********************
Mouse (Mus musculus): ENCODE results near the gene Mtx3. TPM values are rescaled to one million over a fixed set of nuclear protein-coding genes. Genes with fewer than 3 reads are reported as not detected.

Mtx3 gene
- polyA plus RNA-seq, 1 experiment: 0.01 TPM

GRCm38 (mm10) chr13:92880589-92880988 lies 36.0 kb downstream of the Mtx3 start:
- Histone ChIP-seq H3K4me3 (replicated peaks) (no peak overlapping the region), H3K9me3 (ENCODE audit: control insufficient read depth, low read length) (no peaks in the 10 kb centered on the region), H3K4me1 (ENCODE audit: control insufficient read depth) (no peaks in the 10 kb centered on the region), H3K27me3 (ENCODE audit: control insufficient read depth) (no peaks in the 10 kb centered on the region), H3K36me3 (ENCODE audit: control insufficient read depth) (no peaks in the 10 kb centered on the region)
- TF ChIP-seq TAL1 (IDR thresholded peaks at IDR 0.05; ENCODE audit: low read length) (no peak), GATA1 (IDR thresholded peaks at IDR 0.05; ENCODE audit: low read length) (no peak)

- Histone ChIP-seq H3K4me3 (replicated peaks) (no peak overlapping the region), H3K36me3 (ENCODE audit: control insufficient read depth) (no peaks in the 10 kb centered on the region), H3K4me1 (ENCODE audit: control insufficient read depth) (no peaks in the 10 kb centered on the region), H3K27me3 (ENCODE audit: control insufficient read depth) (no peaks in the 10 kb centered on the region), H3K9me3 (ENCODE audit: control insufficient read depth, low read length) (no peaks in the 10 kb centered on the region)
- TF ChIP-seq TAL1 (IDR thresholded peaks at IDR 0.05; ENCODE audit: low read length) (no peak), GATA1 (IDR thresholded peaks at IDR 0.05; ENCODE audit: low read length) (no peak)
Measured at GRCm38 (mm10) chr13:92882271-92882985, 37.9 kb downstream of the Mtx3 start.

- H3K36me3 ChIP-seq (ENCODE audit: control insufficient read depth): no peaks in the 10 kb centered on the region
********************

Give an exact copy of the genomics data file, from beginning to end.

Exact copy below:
Mouse (Mus musculus): ENCODE results near the gene Mtx3. TPM values are rescaled to one million over a fixed set of nuclear protein-coding genes. Genes with fewer than 3 reads are reported as not detected.

Mtx3 gene
- polyA plus RNA-seq, 1 experiment: 0.01 TPM

GRCm38 (mm10) chr13:92880589-92880988 lies 36.0 kb downstream of the Mtx3 start:
- Histone ChIP-seq H3K4me3 (replicated peaks) (no peak overlapping the region), H3K9me3 (ENCODE audit: control insufficient read depth, low read length) (no peaks in the 10 kb centered on the region), H3K4me1 (ENCODE audit: control insufficient read depth) (no peaks in the 10 kb centered on the region), H3K27me3 (ENCODE audit: control insufficient read depth) (no peaks in the 10 kb centered on the region), H3K36me3 (ENCODE audit: control insufficient read depth) (no peaks in the 10 kb centered on the region)
- TF ChIP-seq TAL1 (IDR thresholded peaks at IDR 0.05; ENCODE audit: low read length) (no peak), GATA1 (IDR thresholded peaks at IDR 0.05; ENCODE audit: low read length) (no peak)

- Histone ChIP-seq H3K4me3 (replicated peaks) (no peak overlapping the region), H3K36me3 (ENCODE audit: control insufficient read depth) (no peaks in the 10 kb centered on the region), H3K4me1 (ENCODE audit: control insufficient read depth) (no peaks in the 10 kb centered on the region), H3K27me3 (ENCODE audit: control insufficient read depth) (no peaks in the 10 kb centered on the region), H3K9me3 (ENCODE audit: control insufficient read depth, low read length) (no peaks in the 10 kb centered on the region)
- TF ChIP-seq TAL1 (IDR thresholded peaks at IDR 0.05; ENCODE audit: low read length) (no peak), GATA1 (IDR thresholded peaks at IDR 0.05; ENCODE audit: low read length) (no peak)
Measured at GRCm38 (mm10) chr13:92882271-92882985, 37.9 kb downstream of the Mtx3 start.

- H3K36me3 ChIP-seq (ENCODE audit: control insufficient read depth): no peaks in the 10 kb centered on the region